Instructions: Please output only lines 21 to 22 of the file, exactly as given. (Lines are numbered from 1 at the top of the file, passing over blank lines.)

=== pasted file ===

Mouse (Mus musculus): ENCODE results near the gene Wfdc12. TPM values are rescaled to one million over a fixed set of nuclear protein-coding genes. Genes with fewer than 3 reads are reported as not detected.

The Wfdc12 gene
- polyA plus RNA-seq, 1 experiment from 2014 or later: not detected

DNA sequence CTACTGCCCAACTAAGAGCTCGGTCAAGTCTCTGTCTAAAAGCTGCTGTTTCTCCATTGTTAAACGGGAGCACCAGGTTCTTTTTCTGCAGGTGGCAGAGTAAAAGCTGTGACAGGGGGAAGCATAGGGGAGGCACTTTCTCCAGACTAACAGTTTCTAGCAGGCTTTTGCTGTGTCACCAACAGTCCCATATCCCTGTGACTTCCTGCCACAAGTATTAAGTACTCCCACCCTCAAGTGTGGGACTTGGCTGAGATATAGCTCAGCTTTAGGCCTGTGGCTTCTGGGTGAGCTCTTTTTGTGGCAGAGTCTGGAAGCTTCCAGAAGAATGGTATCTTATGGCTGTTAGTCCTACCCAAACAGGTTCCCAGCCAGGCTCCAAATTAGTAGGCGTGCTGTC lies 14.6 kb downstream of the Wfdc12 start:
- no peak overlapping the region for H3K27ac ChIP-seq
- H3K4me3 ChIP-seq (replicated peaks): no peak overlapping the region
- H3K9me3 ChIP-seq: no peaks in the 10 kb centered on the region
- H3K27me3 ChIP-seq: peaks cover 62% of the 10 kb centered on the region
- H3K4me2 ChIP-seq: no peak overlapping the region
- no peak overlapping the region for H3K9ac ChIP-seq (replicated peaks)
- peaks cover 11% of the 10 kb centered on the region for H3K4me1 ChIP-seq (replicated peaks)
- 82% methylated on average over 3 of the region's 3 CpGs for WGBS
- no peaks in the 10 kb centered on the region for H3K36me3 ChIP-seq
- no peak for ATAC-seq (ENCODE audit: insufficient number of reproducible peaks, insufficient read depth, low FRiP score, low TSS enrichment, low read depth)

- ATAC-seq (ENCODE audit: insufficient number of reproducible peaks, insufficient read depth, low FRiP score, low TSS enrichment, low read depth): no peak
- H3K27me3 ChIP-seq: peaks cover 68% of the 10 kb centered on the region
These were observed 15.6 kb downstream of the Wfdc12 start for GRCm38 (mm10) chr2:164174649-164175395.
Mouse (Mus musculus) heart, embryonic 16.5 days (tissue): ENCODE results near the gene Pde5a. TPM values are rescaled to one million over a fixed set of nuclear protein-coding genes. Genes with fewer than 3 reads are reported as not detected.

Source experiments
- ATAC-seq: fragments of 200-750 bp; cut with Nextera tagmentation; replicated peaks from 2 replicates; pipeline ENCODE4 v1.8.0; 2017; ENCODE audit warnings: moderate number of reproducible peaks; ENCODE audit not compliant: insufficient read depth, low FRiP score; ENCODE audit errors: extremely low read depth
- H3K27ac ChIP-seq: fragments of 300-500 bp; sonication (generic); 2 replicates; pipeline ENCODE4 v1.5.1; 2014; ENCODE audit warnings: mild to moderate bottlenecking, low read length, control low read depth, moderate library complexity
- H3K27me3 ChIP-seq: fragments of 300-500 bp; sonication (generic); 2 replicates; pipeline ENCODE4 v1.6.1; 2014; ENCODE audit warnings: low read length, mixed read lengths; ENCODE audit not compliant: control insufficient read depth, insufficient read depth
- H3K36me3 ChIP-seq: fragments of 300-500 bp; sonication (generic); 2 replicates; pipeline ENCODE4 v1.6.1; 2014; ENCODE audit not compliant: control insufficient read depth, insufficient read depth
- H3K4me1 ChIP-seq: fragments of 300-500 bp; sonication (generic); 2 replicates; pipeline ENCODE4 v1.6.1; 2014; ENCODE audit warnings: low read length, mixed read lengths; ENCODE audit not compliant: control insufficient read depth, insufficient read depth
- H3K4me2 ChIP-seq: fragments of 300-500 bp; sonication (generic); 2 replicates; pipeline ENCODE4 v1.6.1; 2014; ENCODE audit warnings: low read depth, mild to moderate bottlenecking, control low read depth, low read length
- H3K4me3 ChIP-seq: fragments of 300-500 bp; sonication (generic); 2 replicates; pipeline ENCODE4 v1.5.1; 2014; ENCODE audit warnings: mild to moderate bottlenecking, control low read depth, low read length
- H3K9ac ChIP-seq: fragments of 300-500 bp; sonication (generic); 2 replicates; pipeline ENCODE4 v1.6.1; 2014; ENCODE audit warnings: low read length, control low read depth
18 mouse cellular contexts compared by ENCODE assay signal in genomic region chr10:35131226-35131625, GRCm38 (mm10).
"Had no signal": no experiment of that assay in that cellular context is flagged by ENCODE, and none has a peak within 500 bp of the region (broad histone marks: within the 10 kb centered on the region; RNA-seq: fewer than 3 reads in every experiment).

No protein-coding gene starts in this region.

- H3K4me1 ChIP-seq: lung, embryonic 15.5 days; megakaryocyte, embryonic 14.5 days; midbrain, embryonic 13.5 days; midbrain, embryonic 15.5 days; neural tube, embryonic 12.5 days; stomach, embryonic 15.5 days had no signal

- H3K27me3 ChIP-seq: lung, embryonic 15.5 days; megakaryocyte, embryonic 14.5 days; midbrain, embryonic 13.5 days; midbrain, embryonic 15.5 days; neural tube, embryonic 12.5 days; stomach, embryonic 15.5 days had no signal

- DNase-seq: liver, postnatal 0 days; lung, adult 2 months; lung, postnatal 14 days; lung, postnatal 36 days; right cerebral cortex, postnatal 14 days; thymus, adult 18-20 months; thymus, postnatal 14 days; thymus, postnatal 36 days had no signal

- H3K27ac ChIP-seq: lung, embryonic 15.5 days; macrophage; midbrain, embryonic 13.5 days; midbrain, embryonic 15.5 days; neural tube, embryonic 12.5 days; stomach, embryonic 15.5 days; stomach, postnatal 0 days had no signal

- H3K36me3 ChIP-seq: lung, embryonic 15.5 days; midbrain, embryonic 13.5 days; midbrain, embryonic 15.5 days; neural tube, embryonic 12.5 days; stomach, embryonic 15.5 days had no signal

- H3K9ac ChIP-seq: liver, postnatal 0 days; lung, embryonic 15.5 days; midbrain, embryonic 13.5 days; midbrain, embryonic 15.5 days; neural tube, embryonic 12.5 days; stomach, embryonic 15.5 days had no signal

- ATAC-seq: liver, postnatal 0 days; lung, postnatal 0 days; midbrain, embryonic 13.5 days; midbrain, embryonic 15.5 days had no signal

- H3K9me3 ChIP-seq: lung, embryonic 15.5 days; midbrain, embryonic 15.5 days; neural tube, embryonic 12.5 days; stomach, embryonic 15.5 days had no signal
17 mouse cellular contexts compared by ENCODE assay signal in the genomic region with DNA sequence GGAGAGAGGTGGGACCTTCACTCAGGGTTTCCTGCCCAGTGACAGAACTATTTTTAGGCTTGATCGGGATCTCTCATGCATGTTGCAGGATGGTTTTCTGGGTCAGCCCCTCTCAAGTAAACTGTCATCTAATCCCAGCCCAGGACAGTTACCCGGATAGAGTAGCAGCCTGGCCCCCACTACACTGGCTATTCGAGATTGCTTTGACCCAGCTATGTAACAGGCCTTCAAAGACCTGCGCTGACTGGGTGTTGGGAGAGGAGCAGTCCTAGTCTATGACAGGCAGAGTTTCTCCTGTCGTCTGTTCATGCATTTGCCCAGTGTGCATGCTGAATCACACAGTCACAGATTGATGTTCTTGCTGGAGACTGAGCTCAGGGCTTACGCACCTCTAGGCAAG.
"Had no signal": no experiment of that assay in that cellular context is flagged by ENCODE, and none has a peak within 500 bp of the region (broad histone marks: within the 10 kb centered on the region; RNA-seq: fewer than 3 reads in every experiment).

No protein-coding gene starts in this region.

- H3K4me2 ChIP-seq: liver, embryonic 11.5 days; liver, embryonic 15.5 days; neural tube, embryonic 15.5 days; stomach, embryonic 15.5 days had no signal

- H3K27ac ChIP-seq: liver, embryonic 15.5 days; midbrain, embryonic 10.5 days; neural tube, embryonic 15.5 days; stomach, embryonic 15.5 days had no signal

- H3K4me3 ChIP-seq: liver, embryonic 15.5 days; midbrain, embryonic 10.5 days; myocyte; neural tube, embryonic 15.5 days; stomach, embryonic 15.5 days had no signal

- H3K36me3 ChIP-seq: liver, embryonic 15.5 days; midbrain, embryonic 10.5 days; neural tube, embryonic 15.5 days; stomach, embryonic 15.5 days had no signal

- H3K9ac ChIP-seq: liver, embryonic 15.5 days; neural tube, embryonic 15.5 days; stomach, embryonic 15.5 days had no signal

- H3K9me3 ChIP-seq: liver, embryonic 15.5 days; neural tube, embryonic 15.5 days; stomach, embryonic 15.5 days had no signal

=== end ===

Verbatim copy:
- H3K27ac ChIP-seq: fragments of 300-500 bp; sonication (generic); 2 replicates; pipeline ENCODE4 v1.5.1; 2014; ENCODE audit warnings: mild to moderate bottlenecking, low read length, control low read depth, moderate library complexity
- H3K27me3 ChIP-seq: fragments of 300-500 bp; sonication (generic); 2 replicates; pipeline ENCODE4 v1.6.1; 2014; ENCODE audit warnings: low read length, mixed read lengths; ENCODE audit not compliant: control insufficient read depth, insufficient read depth